Despite education being free in Ecuador, children face barriers to accessing education, including having to pay for uniforms and books, lack of space in public schools, and lack of transportation for children who must attend schools far from their homes.(27, 28) The 2016 earthquake exacerbated the problem of children traveling long distances to reach schools. Many indigenous children abandon school early, both in rural and urban areas.(12, 20) Specifically, almost half of all indigenous children in rural areas, and 37 to 40 percent of those in urban areas, do not attend secondary school, which can make them more vulnerable to child labor.(29) In March 2016, the Ministry of Education began implementing an administrative management system that was modified to capture child labor data to expand the knowledge base on child labor.(30)

Ecuador has ratified all key international conventions concerning child labor (Table 3).

Table 3. Ratification of International Conventions on Child Labor

Convention

Ratification

ILO C. 138, Minimum Age

ILO C. 182, Worst Forms of Child Labor

UN CRC

UN CRC Optional Protocol on Armed Conflict

UN CRC Optional Protocol on the Sale of Children, Child Prostitution and Child Pornography

Palermo Protocol on Trafficking in Persons

The Government has established laws and regulations related to child labor, including its worst forms (Table 4). The legal framework in Ecuador appears to be sufficient to address and protect children from the worst forms of child labor.

Table 4. Laws and Regulations on Child Labor

Standard

Meets International Standards: Yes/No

Age

Legislation

Minimum Age for Work

Yes

15

Section 5, Article 46 of the Constitution; Title V, Chapter 1, Article 82 of the Childhood and Adolescence Code (31, 32)

Minimum Age for Hazardous Work

Yes

18

Title I, Article 2 and Title V, Chapter 1, Article 87 of the Childhood and Adolescence Code (32)

Identification of Hazardous Occupations or Activities Prohibited for Children

Yes

 

Title II, Chapter 1, Article 5 and Chapter 2, Article 8 of Resolution No. 016 of 2008; Article 5 of Ministerial Accord MDT–2015–0131 (33, 34)

Prohibition of Forced Labor

Yes

 

Articles 82, 91, 105, and 213 of the Integral Penal Code(3, 35) {, 2014`, #290;El Tiempo, 2016 #342}

Prohibition of Child Trafficking

Yes

 

Articles 91, and 213 of the Integral Penal Code (35)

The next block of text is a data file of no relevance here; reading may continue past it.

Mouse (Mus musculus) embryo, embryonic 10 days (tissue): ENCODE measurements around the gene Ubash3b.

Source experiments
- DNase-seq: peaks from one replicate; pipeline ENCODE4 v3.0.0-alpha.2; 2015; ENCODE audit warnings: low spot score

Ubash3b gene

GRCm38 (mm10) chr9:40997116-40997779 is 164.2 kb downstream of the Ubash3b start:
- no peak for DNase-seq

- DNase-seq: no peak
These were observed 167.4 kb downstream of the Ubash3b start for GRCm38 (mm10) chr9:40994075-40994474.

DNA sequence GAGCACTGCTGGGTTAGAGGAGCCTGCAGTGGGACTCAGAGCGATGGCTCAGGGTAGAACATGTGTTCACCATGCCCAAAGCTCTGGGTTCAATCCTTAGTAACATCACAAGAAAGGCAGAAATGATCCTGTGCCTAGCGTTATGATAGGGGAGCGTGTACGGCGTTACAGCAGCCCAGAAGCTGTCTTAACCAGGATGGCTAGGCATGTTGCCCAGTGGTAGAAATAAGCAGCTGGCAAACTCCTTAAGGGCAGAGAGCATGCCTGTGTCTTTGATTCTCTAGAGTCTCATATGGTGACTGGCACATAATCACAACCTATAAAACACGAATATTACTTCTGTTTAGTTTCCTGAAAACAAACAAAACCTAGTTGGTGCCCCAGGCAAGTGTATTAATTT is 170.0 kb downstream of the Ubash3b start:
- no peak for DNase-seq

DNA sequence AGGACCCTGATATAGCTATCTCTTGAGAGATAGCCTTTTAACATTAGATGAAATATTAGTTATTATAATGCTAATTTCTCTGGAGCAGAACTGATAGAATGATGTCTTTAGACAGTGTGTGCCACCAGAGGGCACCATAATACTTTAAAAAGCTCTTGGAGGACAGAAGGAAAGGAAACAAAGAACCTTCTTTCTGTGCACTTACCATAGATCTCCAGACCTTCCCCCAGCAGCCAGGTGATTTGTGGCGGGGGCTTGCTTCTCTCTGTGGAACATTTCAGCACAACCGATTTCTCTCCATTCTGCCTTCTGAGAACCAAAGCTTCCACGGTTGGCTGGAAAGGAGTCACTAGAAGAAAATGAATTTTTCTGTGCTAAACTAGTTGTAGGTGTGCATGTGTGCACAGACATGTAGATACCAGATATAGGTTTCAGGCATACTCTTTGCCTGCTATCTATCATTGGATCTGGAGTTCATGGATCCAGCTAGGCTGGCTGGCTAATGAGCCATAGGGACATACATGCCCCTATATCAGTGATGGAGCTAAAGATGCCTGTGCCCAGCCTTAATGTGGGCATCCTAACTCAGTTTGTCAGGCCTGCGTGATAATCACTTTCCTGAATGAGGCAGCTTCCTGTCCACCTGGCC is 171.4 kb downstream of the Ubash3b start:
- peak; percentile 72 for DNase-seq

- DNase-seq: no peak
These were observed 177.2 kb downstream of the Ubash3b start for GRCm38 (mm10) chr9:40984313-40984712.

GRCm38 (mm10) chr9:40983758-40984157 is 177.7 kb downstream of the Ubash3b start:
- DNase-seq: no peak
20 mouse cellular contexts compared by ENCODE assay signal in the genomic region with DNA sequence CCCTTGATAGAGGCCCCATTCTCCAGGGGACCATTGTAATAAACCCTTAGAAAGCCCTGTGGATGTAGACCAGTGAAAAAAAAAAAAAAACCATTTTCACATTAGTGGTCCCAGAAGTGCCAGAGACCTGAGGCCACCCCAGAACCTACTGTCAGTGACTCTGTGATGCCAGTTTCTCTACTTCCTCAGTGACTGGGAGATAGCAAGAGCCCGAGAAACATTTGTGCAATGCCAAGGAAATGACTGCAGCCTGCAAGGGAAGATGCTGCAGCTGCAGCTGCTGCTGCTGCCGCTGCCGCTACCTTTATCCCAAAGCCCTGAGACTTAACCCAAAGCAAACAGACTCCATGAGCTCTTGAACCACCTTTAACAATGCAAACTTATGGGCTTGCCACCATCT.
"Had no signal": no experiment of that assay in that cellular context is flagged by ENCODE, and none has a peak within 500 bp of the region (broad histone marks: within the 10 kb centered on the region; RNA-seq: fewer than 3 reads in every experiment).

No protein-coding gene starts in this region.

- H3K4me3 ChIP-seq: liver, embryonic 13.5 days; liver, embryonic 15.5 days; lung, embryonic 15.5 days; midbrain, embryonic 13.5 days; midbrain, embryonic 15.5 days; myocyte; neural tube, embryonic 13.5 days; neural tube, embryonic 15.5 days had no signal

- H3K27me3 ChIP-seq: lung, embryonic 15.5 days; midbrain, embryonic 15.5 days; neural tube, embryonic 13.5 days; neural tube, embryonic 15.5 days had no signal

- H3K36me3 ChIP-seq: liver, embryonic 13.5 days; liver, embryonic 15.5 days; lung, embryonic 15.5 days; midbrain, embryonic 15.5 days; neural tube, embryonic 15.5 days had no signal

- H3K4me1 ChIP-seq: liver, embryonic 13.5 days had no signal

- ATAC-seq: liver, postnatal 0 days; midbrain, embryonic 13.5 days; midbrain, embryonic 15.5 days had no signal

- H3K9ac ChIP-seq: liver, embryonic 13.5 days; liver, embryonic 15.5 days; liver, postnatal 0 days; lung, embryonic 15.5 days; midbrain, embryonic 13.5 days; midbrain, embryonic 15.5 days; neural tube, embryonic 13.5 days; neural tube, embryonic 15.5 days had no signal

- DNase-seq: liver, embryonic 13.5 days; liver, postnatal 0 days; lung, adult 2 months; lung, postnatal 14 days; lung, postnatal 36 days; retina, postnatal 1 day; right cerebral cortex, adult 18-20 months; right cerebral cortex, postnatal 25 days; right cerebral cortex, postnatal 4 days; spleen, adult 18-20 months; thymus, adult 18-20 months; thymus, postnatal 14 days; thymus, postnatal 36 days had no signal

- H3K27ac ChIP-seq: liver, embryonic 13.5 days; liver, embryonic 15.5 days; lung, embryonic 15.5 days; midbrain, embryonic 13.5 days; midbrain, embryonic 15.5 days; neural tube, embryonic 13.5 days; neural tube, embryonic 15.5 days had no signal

Prohibition of Commercial Sexual Exploitation of Children

No

 

Articles 91, 101, 103and 104 of the Integral Penal Code (35)

Prohibition of Using Children in Illicit Activities

No

 

Articles 219 and 220 of the Integral Penal Code (35)

Minimum Age for Military Recruitment

 

 

 

State Compulsory

N/A*

 

 

State Voluntary

Yes

18

Title III, Chapter 4, Article 57 of the Childhood and Adolescence Code ; Article 161 of the Constitution.(31, 32)

Non-state Compulsory

Yes

18

Section IV, Article 127 of the Penal Code; Title III, Chapter 4, Article 57 of the Childhood and Adolescence Code ; Article 161 of the Constitution.(31, 32, 35)

Compulsory Education Age

Yes

15

Chapter 5, Article 38 of the Organic Intercultural Education Law (36)

Free Public Education

Yes

 

Title VII, Article 4 of the Organic Intercultural Education Law; Chapter 5, Article 28 of the Constitution (31, 36)

* No conscription (31)

The law does not sufficiently prohibit commercial sexual exploitation, as the use, procuring, and offering of children for pornographic performances is not criminally prohibited.

The Government has established institutional mechanisms for the enforcement of laws and regulations on child labor, including its worst forms (Table 5). However, gaps in labor and criminal law enforcement remain and some enforcement information is not available.

Table 5. Agencies Responsible for Child Labor Law Enforcement

Organization/Agency

Role

Ministry of Labor and Industrial Relations (MOL)

Monitor child labor, conduct labor inspections at work sites, and enforce child labor laws in the formal sector. Administer sanctions against companies found using child labor and collect fines.(3, 8, 10)

Ministry of Economic and Social Inclusion (MIES)

Provide remediation services to child laborers and their families. Assist victims of child labor found in the informal sector.(3, 37) With the Institute for Children and Families (INFA), provide social services and assist children who are victims of abuse, human trafficking, exploitative child labor, and sexual exploitation.(37, 38) Run seven protection centers staffed by social workers, doctors, psychologists, and educators.(37)